Crossing Denial

Link to file of me narrating the document (can take some time to load)

The way the name of Egypt’s river becomes a play-word creates a ‘chucklable’ or safe way to introduce the danger of collective denial as an obstacle which needs to be overcome. It cannot be overcome without God’s help, or the spiritual ‘work’ of trust and faith.

To give the people of the congregation a biblical story to relate to as we journeyed through the transition process we started looking at the book of Exodus in our morning services. We began this after Easter, as the time from New Years to Easter was still a time of listening to the stories of the past and acknowledging loss until we were reminded that sin and death have been defeated and the grave has no teeth.

The first thing that became apparent in looking at Exodus is that the clan of Israel came to Egypt for a good thing: to be saved from famine and reunited by God working through a brother they had scorned. The problem was that they stayed put. Over a few centuries, they got stuck, forgot their way ‘home,’ lost any kind of honorary status tied to Joseph and became slaves.

At that point the congregation was asked to reflect on how many things they had in life that had come to them as ‘good things’ but were now nearly enslaved by. Then they were asked “how about in church?” does that not happen there too? A new hymnal was used as a ‘safe’ example for the congregation. You get a new hymnal, and are excited to learn the new songs and to see some favourites are in there, and over decades you become very attached to that hymnal (or music style), so that you come to a point where you are talking like you will die and be buried with that hymnal in your clutches. You have become enslaved to whatever it is, and you have become unable to receive something new and refreshing as a gift from God. So the question “what has come into the church as a good thing at the time, but is really enslaving us now?” is a worthwhile question that arises out of the biblical narrative.

At various times in messages and articles hints are given as to other originally good things which might be functioning in an enslaving way: A building; a location; pews; an instrument; a choir; special music, trying to relive a great worship moment from the past by repeatedly attempting to recreate it in worship; duty; keeping a particular program or ministry going because it once was so good; etc etc. All were good at some point. Some have us trapped now. So too, Israel had come to Egypt to be saved from famine, had flourished as a family because they lived in harmony with God’s creation forces, and yet became trapped. Stuck. Slaves who saw no way out, no options but to keep grinding along. In that grind, they could not worship God well.

They are either unable or unwilling to see the problem or a way out. They do not have the luxury of ‘free time’ to begin to dream of leaving. They have “battered nation syndrome” you could say, but they are also in a form of collective denial. Collective denial complains and cries out about current circumstances and moans longingly about the “good old days” but it takes no action to look for a different way through today. Moses is given the luxury of seeing a different way, and yet, when he tries to lead toward justice and freedom the first time, his leadership is over-exuberant and he kills and destroys and garners no respect from his people. He flees. To the wilderness. Where he spends the standard biblical time period tied to the number 40 in testing and maturation. Then God comes and introduces himself by his main name and says “Now, with my help, you can lead.”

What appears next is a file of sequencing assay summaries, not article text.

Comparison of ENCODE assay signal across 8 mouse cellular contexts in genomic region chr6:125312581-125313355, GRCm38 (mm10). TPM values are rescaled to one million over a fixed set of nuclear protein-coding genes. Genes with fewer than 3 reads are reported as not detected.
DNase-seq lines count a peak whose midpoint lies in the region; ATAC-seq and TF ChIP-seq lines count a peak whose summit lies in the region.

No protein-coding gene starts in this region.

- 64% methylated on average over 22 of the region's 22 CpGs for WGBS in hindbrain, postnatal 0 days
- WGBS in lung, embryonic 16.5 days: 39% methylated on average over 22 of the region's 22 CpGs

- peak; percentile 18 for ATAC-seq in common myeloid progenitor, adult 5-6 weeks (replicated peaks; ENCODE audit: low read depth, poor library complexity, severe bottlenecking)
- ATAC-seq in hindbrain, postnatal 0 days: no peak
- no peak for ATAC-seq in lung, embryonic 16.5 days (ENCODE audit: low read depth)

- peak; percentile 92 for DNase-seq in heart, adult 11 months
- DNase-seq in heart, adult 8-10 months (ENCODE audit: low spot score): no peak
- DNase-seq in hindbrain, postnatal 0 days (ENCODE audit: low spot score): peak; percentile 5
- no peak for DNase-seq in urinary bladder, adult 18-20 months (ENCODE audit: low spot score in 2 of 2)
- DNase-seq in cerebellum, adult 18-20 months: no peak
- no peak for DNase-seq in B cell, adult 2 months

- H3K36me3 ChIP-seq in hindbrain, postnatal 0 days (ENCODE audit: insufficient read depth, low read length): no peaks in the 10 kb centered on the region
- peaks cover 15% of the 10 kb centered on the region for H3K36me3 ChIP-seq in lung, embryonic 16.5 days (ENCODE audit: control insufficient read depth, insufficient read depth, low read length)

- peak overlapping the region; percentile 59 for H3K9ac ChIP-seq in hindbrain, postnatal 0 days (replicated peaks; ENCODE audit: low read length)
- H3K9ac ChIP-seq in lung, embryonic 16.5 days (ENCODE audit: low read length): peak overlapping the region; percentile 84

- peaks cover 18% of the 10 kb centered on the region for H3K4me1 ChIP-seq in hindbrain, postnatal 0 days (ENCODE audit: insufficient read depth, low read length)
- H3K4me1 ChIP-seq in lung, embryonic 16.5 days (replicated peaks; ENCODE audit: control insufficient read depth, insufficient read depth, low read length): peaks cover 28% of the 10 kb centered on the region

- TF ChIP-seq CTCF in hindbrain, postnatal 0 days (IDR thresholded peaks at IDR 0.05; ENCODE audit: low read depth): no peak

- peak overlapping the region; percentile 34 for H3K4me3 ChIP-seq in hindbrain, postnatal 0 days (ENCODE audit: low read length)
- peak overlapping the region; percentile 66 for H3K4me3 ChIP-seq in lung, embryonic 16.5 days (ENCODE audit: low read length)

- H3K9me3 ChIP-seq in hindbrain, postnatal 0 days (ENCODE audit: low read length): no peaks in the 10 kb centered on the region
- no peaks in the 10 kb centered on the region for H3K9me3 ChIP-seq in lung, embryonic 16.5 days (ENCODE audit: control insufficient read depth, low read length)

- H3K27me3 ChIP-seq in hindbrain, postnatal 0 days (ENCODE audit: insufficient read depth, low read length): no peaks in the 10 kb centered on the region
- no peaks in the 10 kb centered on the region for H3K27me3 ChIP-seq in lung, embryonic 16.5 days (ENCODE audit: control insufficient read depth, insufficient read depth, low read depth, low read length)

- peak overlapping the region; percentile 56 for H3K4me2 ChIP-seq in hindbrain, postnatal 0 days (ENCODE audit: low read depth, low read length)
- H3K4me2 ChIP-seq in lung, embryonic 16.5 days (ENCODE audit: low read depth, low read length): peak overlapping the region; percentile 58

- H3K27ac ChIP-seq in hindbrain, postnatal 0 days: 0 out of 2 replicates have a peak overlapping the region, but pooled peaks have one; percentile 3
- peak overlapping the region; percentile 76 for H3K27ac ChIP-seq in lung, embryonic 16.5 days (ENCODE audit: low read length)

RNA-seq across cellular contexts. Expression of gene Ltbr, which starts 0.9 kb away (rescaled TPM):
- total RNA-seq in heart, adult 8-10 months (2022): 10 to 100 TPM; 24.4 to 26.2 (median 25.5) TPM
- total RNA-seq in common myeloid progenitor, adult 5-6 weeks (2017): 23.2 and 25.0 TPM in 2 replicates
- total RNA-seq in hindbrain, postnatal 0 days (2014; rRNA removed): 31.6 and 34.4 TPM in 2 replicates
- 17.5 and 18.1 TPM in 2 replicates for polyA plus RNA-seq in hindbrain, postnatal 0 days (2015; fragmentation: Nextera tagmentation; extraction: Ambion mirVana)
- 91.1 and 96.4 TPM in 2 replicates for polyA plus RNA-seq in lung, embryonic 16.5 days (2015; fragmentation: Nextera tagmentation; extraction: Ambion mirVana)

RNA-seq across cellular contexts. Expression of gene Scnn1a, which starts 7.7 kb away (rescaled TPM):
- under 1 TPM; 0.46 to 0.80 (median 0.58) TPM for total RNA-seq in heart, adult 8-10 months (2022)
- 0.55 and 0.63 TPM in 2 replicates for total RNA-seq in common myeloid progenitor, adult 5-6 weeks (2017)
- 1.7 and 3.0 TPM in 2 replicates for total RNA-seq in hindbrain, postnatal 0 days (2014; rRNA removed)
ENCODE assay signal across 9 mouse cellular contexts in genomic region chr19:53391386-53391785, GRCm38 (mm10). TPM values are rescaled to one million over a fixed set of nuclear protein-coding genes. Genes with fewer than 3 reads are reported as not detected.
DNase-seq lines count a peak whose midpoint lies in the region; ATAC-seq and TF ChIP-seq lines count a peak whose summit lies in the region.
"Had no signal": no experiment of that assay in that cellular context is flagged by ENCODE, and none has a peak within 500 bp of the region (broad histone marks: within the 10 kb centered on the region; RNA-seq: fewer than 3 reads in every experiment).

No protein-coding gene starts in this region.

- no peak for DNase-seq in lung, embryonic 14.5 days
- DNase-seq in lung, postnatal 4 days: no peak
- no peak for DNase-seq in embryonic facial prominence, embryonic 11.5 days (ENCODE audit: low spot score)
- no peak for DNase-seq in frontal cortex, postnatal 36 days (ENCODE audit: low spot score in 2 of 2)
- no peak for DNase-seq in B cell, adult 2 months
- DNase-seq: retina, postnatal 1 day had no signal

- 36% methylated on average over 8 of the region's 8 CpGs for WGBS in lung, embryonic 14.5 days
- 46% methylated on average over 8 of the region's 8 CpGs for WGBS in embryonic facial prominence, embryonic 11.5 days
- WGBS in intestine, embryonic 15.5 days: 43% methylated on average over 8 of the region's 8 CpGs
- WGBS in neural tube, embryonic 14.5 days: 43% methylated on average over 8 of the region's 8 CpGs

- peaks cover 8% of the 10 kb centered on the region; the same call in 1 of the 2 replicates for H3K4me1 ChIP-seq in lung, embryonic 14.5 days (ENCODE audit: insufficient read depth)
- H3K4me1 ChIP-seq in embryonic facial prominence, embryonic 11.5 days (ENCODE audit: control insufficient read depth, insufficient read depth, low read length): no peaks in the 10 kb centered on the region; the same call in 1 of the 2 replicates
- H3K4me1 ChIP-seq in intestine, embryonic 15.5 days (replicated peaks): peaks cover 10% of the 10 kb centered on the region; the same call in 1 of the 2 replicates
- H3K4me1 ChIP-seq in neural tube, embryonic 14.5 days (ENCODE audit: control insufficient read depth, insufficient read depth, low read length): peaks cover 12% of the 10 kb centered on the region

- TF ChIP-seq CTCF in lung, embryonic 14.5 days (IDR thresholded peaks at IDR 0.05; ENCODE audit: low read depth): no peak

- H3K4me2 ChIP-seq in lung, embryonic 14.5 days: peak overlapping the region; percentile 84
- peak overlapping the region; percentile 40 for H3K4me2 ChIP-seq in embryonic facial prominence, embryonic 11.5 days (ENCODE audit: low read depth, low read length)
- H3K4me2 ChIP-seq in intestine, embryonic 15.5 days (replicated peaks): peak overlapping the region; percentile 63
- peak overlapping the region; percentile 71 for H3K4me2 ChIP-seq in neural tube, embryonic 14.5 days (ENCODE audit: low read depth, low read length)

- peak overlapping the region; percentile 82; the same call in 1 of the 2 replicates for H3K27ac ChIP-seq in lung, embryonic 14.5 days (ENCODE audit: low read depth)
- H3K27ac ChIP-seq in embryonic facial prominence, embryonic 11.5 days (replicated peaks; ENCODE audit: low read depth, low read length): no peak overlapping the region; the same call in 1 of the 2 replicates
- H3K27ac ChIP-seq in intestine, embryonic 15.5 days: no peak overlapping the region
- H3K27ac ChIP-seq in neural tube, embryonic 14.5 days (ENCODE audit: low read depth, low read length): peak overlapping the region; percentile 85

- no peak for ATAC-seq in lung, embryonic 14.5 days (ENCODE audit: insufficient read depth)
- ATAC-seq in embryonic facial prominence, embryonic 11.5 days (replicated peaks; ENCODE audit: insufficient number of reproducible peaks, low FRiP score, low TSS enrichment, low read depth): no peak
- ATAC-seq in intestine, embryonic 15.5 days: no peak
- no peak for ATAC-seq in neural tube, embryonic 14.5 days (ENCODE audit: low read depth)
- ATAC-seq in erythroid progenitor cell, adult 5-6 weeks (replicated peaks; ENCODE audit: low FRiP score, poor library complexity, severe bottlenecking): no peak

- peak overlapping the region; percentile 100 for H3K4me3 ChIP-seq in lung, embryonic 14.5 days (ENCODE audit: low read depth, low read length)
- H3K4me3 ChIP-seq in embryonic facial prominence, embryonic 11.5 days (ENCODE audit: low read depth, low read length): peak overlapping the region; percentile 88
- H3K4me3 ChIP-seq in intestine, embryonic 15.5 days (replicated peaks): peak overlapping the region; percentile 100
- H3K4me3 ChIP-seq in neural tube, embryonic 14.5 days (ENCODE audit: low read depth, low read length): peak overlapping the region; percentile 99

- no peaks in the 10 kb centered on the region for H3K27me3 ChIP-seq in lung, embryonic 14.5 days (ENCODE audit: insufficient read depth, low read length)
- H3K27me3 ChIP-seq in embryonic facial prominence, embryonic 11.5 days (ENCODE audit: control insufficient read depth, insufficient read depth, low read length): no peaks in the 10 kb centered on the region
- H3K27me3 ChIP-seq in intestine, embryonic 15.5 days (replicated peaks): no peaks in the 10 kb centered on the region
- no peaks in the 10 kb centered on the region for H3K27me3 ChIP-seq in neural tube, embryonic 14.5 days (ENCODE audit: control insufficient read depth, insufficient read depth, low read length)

The plague battle ensues. It has relevant themes as well, but I will jump to the post-passover loot-laden expulsion, and the time right after crossing through the (presumed impossible) water barrier. A congregation in the transition from feeling trapped will suffer a kind of shock to find themselves in free circumstances. Israel repeatedly shows suspicion and disgruntlement. God repeatedly shows long-suffering in the face of their grumbling. They are literally walking in a particular kind of lack of faith called denial. That denial shows a stunning forgetfulness, at least from our perspectives as Christ-knowing readers. The reader constantly has opportunity to wonder “How can they grumble like that just days after Pharaoh is decisively wiped out?” But they do. Again and again. When the 12 spies return from exploring, there is a near mutiny. The closest Israel comes to a shining moment is when God begins to enter into covenant with his freed people, and he asks if they will heed his words, and they willingly say they will. But one of their darkest moments follows that immediately. All of this, the time that became 40 years of wandering, shows that transitioning from slavery to a demi-god (and to helpless, trapped victimhood) to free, loving, bounded obedience¬† and willing worship of the God that truly saved them takes time, and learning, and leading. The denial needs time to break down and be replaced by hopeful faith. Some never make the changeover. The promises need to be sampled to the people and held before them again and again.

And then they get to crossing another river, the one that says “your done” (bad pun intended, read it with a Dutch accent to catch it). And one generation’s denial is left behind. Denial has been crossed.


I did write a generalized fourth page to finish this series. I’m already moving on to new layers of this, so this will have to do.


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